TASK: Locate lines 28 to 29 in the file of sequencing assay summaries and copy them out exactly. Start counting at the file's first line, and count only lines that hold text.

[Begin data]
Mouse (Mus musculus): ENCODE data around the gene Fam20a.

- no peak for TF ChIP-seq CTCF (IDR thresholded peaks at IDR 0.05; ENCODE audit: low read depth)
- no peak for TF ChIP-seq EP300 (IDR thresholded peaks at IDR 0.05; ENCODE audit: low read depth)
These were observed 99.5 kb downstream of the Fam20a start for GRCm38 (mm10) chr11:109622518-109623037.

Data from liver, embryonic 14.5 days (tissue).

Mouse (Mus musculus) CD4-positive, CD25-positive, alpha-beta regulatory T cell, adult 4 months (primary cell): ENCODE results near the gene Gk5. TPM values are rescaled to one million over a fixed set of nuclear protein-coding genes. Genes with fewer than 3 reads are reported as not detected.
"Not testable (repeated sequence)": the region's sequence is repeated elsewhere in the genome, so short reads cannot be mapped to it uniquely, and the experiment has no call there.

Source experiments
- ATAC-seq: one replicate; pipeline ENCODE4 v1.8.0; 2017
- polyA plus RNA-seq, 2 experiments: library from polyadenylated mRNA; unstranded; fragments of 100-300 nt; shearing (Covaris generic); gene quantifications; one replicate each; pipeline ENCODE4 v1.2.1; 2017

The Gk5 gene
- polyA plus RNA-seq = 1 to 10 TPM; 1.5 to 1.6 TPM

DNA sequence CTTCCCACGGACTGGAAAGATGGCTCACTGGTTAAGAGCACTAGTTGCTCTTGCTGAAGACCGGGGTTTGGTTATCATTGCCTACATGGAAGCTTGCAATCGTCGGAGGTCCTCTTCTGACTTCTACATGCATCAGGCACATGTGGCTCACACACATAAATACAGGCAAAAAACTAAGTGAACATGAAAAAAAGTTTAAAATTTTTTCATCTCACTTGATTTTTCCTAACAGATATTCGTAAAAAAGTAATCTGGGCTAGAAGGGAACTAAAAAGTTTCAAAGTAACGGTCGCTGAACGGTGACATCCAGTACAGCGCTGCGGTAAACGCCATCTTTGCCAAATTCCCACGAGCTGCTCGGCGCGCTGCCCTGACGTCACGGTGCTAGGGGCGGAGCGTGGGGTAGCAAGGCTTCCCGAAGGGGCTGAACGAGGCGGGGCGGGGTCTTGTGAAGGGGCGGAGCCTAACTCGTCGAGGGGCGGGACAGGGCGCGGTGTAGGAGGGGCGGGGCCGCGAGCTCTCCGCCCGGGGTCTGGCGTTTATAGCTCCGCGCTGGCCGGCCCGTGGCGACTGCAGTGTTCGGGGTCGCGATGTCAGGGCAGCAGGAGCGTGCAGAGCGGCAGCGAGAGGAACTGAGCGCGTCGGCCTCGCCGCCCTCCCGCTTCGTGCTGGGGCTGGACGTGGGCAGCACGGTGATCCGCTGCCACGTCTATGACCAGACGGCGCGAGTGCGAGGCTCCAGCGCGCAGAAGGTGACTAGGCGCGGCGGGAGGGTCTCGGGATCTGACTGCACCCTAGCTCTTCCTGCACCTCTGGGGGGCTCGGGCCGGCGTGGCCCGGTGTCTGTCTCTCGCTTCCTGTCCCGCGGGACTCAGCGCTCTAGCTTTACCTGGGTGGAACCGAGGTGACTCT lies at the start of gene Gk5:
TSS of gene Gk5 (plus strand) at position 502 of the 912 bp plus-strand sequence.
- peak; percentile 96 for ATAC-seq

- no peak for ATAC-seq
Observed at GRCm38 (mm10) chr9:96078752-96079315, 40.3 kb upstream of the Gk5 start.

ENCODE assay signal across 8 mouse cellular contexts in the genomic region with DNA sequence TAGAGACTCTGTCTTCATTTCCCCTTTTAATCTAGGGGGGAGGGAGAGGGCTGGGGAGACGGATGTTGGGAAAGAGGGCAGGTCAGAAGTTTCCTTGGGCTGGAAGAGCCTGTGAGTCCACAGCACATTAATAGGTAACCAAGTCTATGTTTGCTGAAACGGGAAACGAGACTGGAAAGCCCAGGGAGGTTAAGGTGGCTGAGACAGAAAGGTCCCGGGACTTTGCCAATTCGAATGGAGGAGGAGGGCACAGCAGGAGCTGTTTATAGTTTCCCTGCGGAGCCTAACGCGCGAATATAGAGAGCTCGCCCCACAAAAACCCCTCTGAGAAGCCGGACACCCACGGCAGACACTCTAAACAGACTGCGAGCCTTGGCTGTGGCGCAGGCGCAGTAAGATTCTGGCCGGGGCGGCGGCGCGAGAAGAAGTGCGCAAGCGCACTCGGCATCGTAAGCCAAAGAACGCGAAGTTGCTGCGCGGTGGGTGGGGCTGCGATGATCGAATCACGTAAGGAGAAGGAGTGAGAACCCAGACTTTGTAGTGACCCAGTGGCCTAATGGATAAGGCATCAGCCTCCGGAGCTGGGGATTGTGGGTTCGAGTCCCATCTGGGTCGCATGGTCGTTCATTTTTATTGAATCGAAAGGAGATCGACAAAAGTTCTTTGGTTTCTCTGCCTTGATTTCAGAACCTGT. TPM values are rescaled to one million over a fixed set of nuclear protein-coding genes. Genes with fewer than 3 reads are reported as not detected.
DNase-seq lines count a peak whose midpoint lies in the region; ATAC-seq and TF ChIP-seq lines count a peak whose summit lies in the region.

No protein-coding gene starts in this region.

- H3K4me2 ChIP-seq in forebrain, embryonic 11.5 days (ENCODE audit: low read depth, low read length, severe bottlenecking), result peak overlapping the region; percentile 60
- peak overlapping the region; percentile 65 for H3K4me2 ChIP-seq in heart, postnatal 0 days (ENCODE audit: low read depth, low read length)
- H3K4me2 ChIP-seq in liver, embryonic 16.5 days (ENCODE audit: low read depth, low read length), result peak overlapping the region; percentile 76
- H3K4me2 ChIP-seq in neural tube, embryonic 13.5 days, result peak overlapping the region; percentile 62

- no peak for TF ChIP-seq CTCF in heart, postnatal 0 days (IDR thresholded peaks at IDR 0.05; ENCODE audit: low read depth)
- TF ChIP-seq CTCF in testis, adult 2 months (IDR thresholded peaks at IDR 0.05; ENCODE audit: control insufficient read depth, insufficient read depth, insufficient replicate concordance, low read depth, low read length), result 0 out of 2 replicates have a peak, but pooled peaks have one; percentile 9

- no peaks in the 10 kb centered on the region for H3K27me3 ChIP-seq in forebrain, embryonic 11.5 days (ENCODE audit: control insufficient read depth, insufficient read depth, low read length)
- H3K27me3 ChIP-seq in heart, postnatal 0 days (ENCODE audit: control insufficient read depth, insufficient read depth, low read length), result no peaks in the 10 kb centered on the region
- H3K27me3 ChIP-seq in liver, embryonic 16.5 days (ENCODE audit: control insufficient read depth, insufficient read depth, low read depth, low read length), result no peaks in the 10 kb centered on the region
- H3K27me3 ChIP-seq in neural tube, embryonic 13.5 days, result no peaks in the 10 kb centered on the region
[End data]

- H3K27me3 ChIP-seq in heart, postnatal 0 days (ENCODE audit: control insufficient read depth, insufficient read depth, low read length), result no peaks in the 10 kb centered on the region
- H3K27me3 ChIP-seq in liver, embryonic 16.5 days (ENCODE audit: control insufficient read depth, insufficient read depth, low read depth, low read length), result no peaks in the 10 kb centered on the region